Beware of malicious software How to protect yourself [practical tip]

In recent years, many large and medium-sized companies, medical facilities, schools, town halls and other municipal administrations have been affected by ransomware attacks. Ransomware is malicious software that blocks access to files (usually using encryption) and trickes the victim into paying to have them unlocked. The infected user only sees a message informing them of the blocking and the amount of the ransom.

This can be quite frightening to a computer user, especially when business material is stored on the computer and no decryption tool is available. In many cases, the victims have no choice but to pay the ransom demanded.

In numerous underground markets there are now modular systems that enable people without programming knowledge to build and distribute ransomware. Only the blackmail report and the amount of the required ransom need to be adjusted. In the future, ransomware attacks will be even more targeted and efficient. In addition, to increase willingness to pay, not only data is encrypted, but also critical infrastructures (KRITIS).

Rules of conduct: preventing ransomware

Unfortunately, there is no panacea for ransomware victims. It is therefore essential to prevent infection. Take the following antivirus tips with you for the future. It can save you a lot of trouble and money:

1. Windows administrator account

In any case, avoid using the Windows administrator account for your daily work. This can easily become a gateway for malicious programs, since all programs executed by the user are given administrator rights and thus malicious programs can gain control over the entire computer.

2. System and software updates

Regular system and software updates are very important. Often outdated programs or operating systems without security updates are the only cause of the damage malware can do.

3. The browser

The browser is the weakest link in the entire security chain. This bears the brunt of all Internet attacks. If possible, deactivate Flash, Java, Silverlight and all unneeded extensions (toolbars, etc.).

4. Installation of new programs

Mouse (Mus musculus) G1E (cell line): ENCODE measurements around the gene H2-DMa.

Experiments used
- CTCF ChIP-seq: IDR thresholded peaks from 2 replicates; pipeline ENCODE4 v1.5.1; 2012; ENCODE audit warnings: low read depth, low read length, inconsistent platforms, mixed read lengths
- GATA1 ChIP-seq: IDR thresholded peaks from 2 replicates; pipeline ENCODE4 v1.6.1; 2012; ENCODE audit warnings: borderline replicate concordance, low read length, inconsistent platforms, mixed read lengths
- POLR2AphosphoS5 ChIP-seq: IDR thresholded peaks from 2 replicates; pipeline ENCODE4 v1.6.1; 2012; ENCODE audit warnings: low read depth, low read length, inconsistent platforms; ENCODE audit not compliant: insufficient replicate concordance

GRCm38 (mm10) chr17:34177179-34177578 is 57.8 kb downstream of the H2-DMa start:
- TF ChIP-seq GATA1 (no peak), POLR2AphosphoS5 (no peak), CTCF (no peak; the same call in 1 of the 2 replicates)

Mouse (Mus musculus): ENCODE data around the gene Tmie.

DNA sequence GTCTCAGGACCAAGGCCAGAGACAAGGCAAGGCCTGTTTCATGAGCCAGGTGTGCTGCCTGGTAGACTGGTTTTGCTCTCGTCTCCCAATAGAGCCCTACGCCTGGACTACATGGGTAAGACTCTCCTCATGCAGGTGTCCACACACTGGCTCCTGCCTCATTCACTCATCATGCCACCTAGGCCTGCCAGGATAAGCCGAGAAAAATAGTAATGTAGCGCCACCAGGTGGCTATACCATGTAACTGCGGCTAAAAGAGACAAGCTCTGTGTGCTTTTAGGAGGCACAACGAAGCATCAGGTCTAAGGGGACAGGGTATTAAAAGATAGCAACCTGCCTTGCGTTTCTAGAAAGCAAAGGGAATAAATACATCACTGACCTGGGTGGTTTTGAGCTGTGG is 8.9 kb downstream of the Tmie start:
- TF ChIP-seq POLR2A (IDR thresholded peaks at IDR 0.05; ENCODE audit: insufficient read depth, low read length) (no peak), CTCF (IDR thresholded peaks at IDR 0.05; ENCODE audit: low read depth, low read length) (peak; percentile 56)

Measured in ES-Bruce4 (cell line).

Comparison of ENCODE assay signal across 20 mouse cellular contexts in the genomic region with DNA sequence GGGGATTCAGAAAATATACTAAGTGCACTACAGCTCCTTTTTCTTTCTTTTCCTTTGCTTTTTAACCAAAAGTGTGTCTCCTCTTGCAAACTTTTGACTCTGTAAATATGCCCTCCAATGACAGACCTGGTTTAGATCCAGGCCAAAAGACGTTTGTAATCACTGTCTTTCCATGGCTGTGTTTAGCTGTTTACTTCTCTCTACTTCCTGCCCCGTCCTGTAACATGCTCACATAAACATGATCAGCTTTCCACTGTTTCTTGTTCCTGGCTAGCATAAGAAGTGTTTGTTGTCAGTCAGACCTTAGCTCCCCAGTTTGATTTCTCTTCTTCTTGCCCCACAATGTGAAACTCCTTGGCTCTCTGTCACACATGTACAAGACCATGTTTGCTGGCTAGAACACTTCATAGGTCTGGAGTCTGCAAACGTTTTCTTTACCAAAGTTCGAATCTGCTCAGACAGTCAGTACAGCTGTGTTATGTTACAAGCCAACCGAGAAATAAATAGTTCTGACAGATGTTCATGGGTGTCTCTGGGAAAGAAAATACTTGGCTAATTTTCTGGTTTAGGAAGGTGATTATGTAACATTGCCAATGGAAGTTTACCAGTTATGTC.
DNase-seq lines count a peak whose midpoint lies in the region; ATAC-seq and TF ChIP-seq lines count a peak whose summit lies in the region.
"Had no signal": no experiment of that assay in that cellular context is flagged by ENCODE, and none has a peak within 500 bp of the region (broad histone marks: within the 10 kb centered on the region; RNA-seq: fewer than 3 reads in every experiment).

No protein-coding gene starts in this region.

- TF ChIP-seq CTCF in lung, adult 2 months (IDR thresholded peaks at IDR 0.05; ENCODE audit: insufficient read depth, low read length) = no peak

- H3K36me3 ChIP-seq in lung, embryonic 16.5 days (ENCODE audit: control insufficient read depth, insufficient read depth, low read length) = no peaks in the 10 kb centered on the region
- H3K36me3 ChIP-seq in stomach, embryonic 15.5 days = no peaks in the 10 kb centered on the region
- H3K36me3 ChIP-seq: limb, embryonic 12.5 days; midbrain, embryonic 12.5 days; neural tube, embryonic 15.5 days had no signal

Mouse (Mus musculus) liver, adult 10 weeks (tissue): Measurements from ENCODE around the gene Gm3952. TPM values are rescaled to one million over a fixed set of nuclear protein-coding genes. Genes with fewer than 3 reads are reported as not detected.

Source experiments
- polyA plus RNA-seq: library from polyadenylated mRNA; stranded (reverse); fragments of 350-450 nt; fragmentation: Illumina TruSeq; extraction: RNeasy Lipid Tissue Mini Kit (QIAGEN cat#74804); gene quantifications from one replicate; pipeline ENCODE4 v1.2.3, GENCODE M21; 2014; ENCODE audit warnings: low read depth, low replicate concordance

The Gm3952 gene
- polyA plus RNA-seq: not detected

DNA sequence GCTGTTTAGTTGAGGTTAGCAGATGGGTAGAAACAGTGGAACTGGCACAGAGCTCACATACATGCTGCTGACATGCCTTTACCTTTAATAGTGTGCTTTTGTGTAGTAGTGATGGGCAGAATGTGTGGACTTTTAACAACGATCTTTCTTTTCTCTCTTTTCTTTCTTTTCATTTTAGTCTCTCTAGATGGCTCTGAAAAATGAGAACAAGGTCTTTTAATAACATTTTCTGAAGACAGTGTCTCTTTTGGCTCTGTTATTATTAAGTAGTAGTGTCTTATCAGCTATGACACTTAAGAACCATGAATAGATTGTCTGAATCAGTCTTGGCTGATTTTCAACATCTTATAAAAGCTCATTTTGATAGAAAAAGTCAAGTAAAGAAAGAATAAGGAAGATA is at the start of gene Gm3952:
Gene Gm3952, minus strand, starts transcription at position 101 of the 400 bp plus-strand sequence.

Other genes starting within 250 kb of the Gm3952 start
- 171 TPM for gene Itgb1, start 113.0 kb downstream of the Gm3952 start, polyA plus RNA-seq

Be careful when installing programs. Even seemingly safe programs often require toolbars (from third parties) to be installed. As soon as a new toolbar or something similar appears in your web browser, check your recently installed programs.

5. Virus scanner

Install a virus scanner and keep it up to date. Avast, AVG, Bitdefender, Kaspersky, Microsoft, and Panda Security offer free virus protection programs.

Important: anti-virus programs are not magic wands that make everything right again!

6. Backup

Back up your data regularly as a precaution against any possible computer problems. A working data backup is the best thing you can do!

Note: Cloud providers such as OneDrive and Dropbox automatically upload data (if changes are made) to their own cloud storage. This data can also be encrypted using ransomware. USB sticks or external hard disk drives are better data backup media. Physically disconnect the devices after creating the backup.

EXTRA: Cyber ​​security & data protection: Every fifth employee is afraid of making mistakes

7. Suspicious Links & Files

Avoid opening suspicious / unknown links and files. In particular, incoming e-mail messages should be carefully checked for infected files.

8. Linux

The “Linux” operating system is significantly more secure than Windows. There are fewer malware programs for Linux, because: Linux virus programmers have to overcome higher technical hurdles and achieve much less mass. Incidentally, Linux has become significantly more user-friendly in recent years.

9. Configuration of the firewall

Optimize the configuration of your firewall. It is best to create a comprehensive firewall concept for networks. The best thing to do is to consult an IT professional. A DMZ (Demilitarized Zone) also makes sense for smaller networks.

10. Current security vulnerabilities

Stay up to date with the latest security vulnerabilities and cybercriminal tactics in the media. Also note that ransomware can get into your system in other ways besides the Internet (CD, USB stick, external hard drive, etc.).

EXTRA: Smart home devices: gateway for major hacker attacks?

Correct behavior in the event of damage

If you see a ransomware report on your computer, you should first take a picture of it and report it to the police. You then have four options:

  • Set up the computer again and import the last backup (if available).
  • Free the infected system from the extortionate ransomware. Various companies, including Kaspersky, McAfee, Europol and the Dutch police, have joined forces and put the NoMoreRansom.org project online. The project currently offers more than 60 decryption programs.
  • If you have no experience with this, you should stay away from it and see an IT professional.
  • Paying the ransom is the worst option! Nobody can tell you whether the data is really being decrypted. The attackers may not be able to decrypt the data at all.

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